Little potato gnocchi

Little potato gnocchi

Topini di patate

By
From
Florentine
Serves
4
Photographer
Lauren Bamford

These little round potato gnocchi are called topini in Florence (an unusual name as topini means ‘mice’). Instead of the traditional ridged, rectangular pillows, these gnocchi are simply small balls, which means they are very easy to make. They are usually served with either sugo toscano (meat sauce) or sugo di pomodoro (tomato sauce), or simply with melted butter and grated parmesan. In the summer, these are lovely with chopped fresh tomatoes and perhaps a dollop of pesto.

The secret to light and fluffy gnocchi begins with the right potato and the right proportion of flour – the less moisture in the potatoes, the less flour you have to add, which means lighter gnocchi. Too much flour will contribute to unpleasantly chewy gnocchi. In Italy, you will often see recipes calling for ‘old potatoes’. The idea behind this is that old potatoes have a lower water content. Similarly, the more starchy the potato (such as those good for mashing), the less flour you will need. In this recipe, the process is all about removing as much moisture as possible from the potatoes to ensure pillowy gnocchi. Potatoes are boiled whole, in their skins, which means less moisture penetrates them. They are peeled and mashed while still hot, then spread out to release as much steam as possible, resulting in a dry, fluffy mixture. This is mixed with only as much flour as needed to obtain a smooth dough and it is worked as little as possible so that the dough won’t become tough. Now you’re on your way to ideal gnocchi – or in this case, topini.

Ingredients

Quantity Ingredient
1kg potatoes of similar size, (use a starchy variety such as Dutch creams, king edward or Idaho russet)
A pinch salt
1 egg, beaten
250g plain flour

Method

  1. Rinse the potatoes and put them in a pot of cold water, skins on and whole. Bring to the boil and cook until a fork easily slips into them. Drain and peel the skins while still hot (use a fork to ‘hold’ the potato for you in one hand while you peel the skin with a sharp knife using the other hand). Immediately put them through a potato ricer or mash them, add the salt and spread out over a chopping board or a tray to allow the steam to escape as quickly as possible.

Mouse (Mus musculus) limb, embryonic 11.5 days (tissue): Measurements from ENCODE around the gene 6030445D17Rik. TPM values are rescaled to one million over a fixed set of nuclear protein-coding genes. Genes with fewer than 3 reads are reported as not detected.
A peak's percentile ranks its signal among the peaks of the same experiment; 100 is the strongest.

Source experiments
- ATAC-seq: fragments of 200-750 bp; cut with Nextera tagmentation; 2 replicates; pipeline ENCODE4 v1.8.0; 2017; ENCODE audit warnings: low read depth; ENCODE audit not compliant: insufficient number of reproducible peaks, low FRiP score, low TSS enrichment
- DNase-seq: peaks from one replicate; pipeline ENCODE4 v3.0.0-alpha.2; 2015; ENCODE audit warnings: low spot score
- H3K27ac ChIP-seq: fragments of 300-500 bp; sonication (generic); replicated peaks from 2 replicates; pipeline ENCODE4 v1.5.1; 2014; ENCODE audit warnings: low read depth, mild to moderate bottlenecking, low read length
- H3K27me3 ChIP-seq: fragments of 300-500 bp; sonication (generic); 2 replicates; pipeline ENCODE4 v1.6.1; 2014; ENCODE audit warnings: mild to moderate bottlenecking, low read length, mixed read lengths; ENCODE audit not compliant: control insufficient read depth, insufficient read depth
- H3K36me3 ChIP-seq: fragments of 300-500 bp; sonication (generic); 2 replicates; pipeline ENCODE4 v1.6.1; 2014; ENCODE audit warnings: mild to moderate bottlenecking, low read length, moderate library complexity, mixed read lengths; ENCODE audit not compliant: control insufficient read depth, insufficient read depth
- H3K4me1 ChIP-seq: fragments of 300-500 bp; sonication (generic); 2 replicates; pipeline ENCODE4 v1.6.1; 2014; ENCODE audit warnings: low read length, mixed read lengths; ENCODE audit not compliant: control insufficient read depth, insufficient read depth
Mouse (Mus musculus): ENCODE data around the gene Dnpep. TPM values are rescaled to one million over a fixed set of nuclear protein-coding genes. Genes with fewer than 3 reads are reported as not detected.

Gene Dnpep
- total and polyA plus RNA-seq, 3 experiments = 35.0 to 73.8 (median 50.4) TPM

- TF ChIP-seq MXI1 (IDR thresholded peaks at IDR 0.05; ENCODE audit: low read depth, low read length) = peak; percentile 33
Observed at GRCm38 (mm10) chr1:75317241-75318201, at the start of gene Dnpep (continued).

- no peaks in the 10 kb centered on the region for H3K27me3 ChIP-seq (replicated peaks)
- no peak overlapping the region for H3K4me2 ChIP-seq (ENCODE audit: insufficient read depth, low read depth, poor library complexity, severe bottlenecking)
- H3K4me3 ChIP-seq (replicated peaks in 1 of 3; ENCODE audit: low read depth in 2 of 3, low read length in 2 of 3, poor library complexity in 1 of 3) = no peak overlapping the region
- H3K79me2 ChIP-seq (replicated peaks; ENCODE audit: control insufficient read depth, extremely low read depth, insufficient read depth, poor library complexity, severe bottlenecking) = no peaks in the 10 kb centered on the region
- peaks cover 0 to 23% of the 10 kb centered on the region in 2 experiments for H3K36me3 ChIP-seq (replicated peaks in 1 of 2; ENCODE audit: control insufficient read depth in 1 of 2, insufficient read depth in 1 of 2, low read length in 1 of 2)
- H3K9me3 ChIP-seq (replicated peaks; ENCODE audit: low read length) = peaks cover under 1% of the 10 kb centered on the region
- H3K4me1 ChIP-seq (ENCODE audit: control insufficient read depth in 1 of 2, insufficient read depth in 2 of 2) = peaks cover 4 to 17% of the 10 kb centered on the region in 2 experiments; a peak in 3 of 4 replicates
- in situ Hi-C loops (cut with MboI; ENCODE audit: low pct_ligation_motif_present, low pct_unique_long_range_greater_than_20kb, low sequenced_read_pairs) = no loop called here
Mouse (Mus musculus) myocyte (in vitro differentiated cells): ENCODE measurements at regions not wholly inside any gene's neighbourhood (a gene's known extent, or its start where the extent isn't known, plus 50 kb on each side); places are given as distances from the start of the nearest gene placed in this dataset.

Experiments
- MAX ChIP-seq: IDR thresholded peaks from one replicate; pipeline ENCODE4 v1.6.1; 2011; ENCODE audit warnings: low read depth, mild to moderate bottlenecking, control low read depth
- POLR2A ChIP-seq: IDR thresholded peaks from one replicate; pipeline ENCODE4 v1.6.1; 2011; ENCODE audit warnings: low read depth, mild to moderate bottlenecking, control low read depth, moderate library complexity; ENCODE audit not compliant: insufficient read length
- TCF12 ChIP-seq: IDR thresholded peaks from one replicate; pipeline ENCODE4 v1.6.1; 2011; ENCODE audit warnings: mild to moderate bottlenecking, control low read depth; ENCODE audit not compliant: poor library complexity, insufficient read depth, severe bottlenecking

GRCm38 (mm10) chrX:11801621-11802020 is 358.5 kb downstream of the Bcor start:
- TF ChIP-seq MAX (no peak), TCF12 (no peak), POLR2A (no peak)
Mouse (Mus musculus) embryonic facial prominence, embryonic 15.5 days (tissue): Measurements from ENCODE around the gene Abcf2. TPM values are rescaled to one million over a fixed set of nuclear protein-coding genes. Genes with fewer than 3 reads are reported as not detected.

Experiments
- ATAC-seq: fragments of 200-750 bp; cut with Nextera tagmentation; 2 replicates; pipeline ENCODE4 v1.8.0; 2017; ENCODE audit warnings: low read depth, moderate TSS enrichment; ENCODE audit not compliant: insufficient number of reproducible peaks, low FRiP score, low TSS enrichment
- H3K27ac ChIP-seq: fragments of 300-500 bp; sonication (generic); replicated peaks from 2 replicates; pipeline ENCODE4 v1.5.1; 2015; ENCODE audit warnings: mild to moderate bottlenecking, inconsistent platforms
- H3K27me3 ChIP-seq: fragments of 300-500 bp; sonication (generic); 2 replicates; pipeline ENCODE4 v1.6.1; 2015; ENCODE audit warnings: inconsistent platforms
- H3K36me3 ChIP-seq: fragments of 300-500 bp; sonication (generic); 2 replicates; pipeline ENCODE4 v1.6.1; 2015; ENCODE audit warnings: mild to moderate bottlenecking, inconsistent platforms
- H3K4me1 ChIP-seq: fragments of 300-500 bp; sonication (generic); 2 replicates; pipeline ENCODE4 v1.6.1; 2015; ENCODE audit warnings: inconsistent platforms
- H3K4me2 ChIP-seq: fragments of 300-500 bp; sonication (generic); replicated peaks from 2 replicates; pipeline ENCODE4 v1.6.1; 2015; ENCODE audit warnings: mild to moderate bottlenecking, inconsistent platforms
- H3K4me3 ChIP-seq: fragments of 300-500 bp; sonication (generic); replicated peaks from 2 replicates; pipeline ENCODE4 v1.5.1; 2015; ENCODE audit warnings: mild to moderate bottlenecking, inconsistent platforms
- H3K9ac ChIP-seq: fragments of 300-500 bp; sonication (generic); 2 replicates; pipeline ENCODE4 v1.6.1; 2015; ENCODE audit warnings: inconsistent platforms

2. When cool, add the egg and mix to combine. Add the flour, bit by bit, incorporating with each addition until no longer sticky and you have a smooth and easy-to-handle dough, and then stop (you may or may not need all of the flour). The dough should be neither sticky nor crumbly and the mixture should not be worked too much.
  3. On a lightly floured work surface, cut the dough into four portions. Work with one piece at a time (rest the other pieces under a tea or dish towel), roll the dough into a long log about 1.5–2 cm thick. Cut into pieces 1.5 cm long and roll these pieces into small balls. Continue until the dough is finished.
  4. Cook the topini in a large saucepan of gently simmering, salted water over a low heat until they begin to float. Remove gently with a slotted spoon and serve with your preferred sauce.
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